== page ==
With the passing of Fr. John “Jack” Linnan, CSV, last month, came to light a series of handwritten
letters he had written to his classmate and lifelong friend, Br. Don Houde, CSV.
Their correspondence took place nearly 60 years ago, from 1958-1960, while Linnan completed advanced degrees at Catholic University of Louvain in Brussels and Houde taught English at the former Spalding Institute in Peoria, where they had started together just one year earlier.
Both were young brothers, at the beginning of what would become long and successful ministries. Ultimately, Linnan would go on to help form the Washington Theological Consortium before serving as president of Catholic Theological Union in Chicago, while Houde would serve as the director of curriculum and administration for the Office of Catholic Schools for the Archdiocese of Chicago.
“It was a different era,” he said simply, of the letters that were single-spaced and often stretched as long as eight pages.
Both referred to each other formally, as Br. Houde and Br. Linnan. Topics ran the gamut, from Linnan’s observances about the culture of Brussels and what he was reading at the time, to discussions about their Viatorian Community and its leadership, and the changes going on at the time in the Catholic Church.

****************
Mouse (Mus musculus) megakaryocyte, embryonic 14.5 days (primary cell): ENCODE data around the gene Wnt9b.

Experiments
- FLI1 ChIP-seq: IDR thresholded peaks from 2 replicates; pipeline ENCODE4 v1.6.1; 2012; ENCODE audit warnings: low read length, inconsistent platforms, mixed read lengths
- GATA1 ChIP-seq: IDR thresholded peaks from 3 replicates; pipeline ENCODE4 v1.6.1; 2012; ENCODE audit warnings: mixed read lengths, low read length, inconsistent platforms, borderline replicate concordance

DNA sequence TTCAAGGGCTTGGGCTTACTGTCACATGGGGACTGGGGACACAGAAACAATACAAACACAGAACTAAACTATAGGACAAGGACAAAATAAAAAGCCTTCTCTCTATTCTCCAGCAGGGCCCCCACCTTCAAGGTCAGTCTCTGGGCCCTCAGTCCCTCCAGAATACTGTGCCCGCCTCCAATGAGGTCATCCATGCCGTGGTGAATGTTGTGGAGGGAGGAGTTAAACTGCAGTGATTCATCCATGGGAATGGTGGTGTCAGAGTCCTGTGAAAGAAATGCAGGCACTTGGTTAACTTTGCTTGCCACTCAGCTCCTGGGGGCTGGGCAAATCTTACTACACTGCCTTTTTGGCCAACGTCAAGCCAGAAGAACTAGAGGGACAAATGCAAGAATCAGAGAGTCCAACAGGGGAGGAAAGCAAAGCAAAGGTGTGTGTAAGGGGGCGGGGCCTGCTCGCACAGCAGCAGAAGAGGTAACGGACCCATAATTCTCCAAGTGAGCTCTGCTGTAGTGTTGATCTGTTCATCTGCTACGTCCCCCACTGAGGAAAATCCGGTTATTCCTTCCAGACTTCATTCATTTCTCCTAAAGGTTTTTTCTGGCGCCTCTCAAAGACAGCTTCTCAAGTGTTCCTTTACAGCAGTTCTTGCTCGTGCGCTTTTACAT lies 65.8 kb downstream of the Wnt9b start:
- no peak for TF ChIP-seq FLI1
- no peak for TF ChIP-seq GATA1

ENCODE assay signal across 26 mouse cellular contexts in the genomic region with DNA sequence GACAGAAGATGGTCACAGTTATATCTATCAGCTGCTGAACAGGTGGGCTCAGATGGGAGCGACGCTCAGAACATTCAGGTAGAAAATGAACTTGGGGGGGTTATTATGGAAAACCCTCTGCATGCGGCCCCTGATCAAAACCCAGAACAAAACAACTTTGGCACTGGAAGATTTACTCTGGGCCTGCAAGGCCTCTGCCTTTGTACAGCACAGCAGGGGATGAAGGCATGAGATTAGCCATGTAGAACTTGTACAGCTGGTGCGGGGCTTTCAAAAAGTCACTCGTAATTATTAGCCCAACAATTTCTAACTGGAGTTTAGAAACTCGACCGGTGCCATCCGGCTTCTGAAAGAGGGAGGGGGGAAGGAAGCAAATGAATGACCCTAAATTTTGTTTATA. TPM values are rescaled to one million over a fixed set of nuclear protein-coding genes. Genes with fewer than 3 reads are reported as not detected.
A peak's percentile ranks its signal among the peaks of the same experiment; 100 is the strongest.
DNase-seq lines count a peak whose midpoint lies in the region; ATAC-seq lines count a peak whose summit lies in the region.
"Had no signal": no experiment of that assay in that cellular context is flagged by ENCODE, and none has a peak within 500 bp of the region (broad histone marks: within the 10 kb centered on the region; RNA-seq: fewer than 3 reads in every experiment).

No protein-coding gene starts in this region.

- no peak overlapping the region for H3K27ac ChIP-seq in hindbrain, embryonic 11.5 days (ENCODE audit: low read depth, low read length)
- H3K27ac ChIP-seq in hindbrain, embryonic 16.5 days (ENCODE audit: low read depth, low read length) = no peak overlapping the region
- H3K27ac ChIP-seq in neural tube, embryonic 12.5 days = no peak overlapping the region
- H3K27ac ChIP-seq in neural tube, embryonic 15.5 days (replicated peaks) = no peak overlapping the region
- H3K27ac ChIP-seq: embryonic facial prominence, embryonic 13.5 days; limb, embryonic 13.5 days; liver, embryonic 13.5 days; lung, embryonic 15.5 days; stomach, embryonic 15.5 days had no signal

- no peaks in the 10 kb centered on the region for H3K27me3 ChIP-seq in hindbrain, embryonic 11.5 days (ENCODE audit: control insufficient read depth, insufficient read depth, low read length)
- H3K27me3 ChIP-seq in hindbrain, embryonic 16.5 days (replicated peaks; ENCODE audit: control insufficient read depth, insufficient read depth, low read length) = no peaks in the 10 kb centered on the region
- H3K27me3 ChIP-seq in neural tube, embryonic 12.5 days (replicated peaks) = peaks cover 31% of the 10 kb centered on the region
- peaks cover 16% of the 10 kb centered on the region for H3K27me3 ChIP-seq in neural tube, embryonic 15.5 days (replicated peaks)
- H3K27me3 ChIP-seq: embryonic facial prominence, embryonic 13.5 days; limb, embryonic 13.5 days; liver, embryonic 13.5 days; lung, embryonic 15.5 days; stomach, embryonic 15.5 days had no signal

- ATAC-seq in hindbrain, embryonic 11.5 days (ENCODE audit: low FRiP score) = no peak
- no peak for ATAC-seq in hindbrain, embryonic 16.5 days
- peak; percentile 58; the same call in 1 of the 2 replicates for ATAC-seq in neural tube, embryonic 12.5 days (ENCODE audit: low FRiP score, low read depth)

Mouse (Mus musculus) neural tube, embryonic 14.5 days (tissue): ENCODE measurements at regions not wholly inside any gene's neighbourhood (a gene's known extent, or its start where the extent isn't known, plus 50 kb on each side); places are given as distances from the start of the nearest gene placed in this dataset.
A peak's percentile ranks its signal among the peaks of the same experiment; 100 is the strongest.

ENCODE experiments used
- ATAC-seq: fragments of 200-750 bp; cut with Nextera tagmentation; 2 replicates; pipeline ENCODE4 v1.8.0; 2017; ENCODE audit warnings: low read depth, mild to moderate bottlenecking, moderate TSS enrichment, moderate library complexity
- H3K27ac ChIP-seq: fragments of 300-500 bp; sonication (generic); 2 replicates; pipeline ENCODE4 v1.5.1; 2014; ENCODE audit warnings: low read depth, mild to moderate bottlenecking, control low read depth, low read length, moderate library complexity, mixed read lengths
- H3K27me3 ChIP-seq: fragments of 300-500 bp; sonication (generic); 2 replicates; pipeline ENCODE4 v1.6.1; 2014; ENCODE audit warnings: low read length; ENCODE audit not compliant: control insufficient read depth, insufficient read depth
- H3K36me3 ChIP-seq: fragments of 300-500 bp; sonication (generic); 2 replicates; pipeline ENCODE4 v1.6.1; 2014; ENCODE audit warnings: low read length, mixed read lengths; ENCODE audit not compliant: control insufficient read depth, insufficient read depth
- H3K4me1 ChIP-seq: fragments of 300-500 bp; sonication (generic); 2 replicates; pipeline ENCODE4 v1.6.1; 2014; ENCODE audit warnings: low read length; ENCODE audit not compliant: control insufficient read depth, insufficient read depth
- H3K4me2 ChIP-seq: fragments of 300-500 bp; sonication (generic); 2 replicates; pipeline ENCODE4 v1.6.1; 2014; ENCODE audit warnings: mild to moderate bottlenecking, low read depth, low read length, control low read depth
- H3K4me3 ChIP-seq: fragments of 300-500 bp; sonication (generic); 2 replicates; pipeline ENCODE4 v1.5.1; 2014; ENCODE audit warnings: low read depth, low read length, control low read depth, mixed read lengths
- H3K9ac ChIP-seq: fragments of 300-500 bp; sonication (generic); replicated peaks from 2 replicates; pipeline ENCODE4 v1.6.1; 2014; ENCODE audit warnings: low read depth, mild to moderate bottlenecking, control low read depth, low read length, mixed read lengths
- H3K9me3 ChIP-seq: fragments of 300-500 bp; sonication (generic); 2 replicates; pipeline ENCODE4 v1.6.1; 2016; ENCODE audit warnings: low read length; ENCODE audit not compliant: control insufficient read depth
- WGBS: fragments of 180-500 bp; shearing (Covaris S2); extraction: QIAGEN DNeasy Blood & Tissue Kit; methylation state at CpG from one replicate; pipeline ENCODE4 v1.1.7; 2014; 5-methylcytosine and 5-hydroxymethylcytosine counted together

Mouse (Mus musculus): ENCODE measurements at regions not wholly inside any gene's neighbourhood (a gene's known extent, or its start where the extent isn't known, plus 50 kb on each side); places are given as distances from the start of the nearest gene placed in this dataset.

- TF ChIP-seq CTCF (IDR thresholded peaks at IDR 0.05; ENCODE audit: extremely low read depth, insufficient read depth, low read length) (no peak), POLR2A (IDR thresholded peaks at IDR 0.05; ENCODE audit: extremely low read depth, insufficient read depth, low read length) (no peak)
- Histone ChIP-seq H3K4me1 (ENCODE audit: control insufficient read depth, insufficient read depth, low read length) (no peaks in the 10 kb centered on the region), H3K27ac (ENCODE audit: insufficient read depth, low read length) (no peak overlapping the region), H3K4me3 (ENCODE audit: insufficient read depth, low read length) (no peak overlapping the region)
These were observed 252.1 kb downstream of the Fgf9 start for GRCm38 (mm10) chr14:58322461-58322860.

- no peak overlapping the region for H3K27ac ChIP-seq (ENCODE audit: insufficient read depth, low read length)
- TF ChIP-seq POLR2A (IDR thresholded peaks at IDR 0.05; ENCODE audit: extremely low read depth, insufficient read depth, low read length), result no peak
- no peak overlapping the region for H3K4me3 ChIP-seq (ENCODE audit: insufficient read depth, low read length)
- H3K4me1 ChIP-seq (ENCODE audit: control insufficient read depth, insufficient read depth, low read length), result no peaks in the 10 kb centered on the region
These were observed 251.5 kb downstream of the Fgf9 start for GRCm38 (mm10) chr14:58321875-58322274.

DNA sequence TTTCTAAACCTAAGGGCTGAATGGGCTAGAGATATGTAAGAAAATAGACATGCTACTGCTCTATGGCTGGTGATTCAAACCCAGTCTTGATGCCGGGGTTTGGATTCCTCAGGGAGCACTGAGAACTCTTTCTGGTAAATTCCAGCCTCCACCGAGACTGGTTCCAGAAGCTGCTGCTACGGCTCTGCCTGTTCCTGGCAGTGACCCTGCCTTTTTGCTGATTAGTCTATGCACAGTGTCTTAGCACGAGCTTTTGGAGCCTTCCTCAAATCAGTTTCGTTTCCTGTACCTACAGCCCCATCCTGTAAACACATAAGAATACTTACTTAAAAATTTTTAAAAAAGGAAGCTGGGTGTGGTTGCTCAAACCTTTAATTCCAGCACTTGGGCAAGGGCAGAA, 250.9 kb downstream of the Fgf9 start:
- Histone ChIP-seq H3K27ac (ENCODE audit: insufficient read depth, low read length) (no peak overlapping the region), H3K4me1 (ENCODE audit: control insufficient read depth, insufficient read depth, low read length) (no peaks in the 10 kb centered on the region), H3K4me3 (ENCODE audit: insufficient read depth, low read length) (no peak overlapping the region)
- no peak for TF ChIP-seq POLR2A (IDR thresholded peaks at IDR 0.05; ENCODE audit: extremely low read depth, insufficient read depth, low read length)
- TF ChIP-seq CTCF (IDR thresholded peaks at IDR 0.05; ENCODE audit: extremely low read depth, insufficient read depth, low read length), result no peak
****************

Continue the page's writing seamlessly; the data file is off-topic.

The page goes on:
“It shows you the depth of Jack’s intellect,” Houde says. “He was interested in everything.”
In one letter, Linnan recounts with amazement that Pope John XXIII had called a gathering of the general council, to take place in 1962. The Second Vatican Council and its impact on the wider church — and on religious communities — would be groundbreaking.
Linnan and Houde shared their hopes for renewal among their own community in the letters. In re-reading them, Houde now believes their correspondence may have helped pave the way for the Viatorian Self-Study, which took place between 1966-67 and brought about significant changes in the way Viatorians lived and carried out their ministries.
Mostly, the letters recall a simpler time.
“I wish I could tell you how beautiful it is here,” Linnan wrote on July 2, 1959. “Surrounded by (the Alps) which tower above us you can not but have a magnificent feeling just from looking around you.
“Away in far distant mountains, you can see glaciers and crevices filled with snow,” he adds, “and yet today it is quite warm in our valley. . . Sometimes, it is really quite hard to believe that I am here.”